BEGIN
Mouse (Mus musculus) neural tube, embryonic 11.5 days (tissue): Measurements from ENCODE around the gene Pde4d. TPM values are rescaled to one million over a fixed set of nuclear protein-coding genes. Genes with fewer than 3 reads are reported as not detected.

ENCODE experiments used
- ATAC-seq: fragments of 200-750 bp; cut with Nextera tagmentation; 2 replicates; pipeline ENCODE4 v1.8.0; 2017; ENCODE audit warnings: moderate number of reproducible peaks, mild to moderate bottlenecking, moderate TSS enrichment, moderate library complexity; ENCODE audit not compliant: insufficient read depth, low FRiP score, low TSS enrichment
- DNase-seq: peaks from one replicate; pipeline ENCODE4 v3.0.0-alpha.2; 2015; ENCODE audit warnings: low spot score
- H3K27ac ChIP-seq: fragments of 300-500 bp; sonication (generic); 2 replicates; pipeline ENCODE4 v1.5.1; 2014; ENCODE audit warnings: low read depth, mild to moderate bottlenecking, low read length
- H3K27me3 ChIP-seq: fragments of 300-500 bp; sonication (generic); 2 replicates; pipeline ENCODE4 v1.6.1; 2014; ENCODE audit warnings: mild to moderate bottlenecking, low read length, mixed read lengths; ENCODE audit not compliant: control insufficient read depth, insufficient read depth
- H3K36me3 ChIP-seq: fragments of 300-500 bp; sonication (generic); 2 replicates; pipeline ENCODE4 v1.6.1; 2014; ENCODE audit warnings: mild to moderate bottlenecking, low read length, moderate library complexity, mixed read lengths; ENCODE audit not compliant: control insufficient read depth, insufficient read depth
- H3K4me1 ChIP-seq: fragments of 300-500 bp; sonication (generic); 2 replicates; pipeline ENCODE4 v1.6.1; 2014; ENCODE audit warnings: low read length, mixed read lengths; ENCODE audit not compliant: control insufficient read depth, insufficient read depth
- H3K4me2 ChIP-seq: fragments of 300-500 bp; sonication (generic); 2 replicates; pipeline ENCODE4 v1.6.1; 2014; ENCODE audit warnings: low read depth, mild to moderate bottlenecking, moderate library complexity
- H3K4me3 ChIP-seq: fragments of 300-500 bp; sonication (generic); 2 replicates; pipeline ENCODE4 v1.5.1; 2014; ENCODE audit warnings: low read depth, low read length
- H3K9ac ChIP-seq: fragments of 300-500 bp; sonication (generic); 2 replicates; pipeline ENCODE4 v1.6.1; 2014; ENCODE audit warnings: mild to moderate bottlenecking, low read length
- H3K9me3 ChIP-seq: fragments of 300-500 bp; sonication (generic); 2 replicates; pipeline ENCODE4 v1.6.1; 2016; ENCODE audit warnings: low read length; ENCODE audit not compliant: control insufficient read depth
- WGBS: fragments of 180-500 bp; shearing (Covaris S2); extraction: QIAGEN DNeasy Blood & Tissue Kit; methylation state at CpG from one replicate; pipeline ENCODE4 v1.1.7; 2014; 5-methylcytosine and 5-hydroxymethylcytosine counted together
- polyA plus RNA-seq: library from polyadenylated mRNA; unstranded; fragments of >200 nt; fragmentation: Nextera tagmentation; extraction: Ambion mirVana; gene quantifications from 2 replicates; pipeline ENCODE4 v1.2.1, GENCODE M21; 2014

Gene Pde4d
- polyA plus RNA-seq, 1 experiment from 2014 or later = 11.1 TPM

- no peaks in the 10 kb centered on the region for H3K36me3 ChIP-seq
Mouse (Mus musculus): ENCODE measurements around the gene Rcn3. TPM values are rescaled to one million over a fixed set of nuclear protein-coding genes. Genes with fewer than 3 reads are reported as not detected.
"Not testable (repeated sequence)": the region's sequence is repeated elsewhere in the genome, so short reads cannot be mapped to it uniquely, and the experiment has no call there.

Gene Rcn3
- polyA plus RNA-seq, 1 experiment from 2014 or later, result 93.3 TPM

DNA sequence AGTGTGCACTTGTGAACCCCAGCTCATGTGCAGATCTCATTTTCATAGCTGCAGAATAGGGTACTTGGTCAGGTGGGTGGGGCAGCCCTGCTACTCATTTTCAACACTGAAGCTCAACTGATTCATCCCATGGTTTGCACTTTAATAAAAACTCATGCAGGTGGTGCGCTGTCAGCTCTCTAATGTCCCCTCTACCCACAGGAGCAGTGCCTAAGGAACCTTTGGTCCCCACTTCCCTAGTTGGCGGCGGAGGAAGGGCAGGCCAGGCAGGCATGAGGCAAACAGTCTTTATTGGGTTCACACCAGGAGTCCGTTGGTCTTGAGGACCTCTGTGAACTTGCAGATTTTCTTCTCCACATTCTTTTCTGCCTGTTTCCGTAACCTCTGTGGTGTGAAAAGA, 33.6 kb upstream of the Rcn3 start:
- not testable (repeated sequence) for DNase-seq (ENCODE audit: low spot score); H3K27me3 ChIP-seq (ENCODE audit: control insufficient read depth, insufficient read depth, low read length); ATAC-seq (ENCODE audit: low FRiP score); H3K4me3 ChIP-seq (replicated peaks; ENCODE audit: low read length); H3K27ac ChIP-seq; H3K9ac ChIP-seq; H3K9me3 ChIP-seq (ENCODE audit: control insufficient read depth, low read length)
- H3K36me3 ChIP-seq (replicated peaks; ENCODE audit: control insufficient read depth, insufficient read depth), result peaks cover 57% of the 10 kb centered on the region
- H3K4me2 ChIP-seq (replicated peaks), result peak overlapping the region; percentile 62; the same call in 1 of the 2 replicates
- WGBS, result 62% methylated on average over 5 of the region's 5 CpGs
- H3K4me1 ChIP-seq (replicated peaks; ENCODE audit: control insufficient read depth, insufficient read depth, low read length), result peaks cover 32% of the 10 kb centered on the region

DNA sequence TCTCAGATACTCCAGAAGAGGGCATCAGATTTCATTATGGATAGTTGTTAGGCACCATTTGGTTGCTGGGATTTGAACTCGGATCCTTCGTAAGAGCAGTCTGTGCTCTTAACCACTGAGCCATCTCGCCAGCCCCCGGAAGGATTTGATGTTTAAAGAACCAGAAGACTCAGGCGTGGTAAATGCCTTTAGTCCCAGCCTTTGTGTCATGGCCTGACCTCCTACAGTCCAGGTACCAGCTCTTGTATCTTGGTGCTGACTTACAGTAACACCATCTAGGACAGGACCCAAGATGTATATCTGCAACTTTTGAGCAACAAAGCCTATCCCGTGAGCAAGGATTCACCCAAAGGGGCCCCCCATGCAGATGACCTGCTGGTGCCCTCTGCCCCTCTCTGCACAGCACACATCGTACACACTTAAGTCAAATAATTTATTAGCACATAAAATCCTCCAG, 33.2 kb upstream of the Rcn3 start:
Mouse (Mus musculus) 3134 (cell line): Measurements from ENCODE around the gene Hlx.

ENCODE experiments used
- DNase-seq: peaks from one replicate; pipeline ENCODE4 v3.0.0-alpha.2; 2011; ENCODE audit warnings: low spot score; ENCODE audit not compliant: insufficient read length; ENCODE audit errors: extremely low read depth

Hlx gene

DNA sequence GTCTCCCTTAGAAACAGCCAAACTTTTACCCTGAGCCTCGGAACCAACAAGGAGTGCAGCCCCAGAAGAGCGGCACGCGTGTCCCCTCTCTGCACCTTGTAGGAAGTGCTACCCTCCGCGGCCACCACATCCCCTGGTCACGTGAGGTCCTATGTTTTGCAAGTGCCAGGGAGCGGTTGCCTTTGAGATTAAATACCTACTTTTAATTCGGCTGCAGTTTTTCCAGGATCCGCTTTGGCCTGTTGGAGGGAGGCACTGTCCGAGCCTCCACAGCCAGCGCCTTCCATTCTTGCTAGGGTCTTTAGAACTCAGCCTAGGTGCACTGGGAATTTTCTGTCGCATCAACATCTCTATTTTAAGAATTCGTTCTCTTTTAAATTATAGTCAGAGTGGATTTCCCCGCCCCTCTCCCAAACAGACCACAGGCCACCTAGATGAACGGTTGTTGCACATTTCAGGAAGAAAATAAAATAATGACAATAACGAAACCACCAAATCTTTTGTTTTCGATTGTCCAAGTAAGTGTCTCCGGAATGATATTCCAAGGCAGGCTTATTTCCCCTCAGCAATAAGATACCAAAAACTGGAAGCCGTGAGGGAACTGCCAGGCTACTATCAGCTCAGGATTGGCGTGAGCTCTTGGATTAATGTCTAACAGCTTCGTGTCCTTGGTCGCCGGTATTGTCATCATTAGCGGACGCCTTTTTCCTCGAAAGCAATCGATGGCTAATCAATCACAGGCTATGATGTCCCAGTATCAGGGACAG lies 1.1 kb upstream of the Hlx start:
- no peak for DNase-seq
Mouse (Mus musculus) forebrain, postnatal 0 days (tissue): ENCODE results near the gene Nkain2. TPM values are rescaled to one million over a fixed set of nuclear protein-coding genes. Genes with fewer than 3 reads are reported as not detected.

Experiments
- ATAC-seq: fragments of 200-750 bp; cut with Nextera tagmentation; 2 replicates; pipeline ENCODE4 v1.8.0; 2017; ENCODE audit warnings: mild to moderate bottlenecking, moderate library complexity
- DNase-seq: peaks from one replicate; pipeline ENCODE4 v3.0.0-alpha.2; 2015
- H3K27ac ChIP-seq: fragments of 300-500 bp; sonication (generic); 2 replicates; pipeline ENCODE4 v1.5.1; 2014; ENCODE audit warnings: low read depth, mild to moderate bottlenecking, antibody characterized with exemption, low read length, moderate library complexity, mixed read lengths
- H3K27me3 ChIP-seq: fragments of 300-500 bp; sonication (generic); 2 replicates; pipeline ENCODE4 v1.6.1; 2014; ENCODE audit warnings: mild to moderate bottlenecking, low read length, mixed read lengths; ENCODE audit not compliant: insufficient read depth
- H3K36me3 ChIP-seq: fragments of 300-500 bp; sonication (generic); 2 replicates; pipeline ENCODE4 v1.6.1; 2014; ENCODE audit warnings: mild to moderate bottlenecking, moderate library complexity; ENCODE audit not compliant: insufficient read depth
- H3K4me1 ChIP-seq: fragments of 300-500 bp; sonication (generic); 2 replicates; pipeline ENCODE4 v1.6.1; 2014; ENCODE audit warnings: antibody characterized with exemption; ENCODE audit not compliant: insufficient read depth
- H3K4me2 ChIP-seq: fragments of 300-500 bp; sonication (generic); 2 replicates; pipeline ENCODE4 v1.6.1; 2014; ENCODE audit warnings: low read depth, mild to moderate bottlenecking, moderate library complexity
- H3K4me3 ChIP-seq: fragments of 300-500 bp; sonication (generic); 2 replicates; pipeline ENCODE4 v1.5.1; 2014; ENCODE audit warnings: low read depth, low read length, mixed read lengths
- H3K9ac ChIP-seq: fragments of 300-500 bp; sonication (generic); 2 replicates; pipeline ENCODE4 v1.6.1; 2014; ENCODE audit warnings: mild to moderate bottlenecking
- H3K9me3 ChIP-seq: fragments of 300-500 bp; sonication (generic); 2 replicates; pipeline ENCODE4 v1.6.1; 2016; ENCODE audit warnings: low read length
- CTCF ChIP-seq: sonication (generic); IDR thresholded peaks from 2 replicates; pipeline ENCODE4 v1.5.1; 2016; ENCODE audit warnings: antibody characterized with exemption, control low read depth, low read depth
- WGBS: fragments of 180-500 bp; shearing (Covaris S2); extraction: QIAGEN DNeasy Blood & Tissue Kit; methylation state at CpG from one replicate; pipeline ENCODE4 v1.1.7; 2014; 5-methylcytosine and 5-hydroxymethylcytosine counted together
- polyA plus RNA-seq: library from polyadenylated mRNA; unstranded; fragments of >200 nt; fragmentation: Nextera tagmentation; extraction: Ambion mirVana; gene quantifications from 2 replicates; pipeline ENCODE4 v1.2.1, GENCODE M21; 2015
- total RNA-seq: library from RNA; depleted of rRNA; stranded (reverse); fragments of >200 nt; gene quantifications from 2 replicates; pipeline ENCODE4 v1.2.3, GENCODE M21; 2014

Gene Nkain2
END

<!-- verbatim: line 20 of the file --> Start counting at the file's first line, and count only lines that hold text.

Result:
Gene Rcn3